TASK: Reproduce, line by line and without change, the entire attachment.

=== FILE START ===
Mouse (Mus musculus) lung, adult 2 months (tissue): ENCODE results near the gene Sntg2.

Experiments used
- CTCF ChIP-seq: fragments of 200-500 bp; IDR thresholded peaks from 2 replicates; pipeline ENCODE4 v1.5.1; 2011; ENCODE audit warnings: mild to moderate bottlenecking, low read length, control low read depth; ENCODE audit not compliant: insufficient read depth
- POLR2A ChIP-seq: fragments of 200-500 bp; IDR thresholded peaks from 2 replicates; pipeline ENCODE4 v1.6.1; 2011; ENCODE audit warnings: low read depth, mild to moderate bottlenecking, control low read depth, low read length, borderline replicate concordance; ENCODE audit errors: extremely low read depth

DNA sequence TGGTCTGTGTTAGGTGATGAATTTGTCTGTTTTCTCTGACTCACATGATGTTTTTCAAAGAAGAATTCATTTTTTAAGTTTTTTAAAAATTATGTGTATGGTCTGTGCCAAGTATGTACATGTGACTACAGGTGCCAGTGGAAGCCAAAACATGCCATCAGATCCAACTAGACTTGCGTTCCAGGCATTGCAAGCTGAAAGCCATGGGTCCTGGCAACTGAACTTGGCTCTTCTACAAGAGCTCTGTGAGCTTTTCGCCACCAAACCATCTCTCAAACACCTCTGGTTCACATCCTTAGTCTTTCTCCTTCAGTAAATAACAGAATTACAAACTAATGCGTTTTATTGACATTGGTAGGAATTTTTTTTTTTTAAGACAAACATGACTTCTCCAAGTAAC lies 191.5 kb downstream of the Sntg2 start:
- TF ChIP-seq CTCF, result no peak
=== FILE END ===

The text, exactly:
Mouse (Mus musculus) lung, adult 2 months (tissue): ENCODE results near the gene Sntg2.

Experiments used
- CTCF ChIP-seq: fragments of 200-500 bp; IDR thresholded peaks from 2 replicates; pipeline ENCODE4 v1.5.1; 2011; ENCODE audit warnings: mild to moderate bottlenecking, low read length, control low read depth; ENCODE audit not compliant: insufficient read depth
- POLR2A ChIP-seq: fragments of 200-500 bp; IDR thresholded peaks from 2 replicates; pipeline ENCODE4 v1.6.1; 2011; ENCODE audit warnings: low read depth, mild to moderate bottlenecking, control low read depth, low read length, borderline replicate concordance; ENCODE audit errors: extremely low read depth

DNA sequence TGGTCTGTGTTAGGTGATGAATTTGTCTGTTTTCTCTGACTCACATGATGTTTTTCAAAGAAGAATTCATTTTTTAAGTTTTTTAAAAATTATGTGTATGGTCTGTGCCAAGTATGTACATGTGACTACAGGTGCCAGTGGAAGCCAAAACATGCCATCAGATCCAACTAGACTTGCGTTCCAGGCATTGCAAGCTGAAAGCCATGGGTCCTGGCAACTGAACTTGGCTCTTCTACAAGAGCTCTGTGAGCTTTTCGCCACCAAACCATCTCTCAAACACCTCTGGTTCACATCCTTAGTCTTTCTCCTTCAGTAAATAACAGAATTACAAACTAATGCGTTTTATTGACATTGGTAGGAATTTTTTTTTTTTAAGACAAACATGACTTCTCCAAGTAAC lies 191.5 kb downstream of the Sntg2 start:
- TF ChIP-seq CTCF, result no peak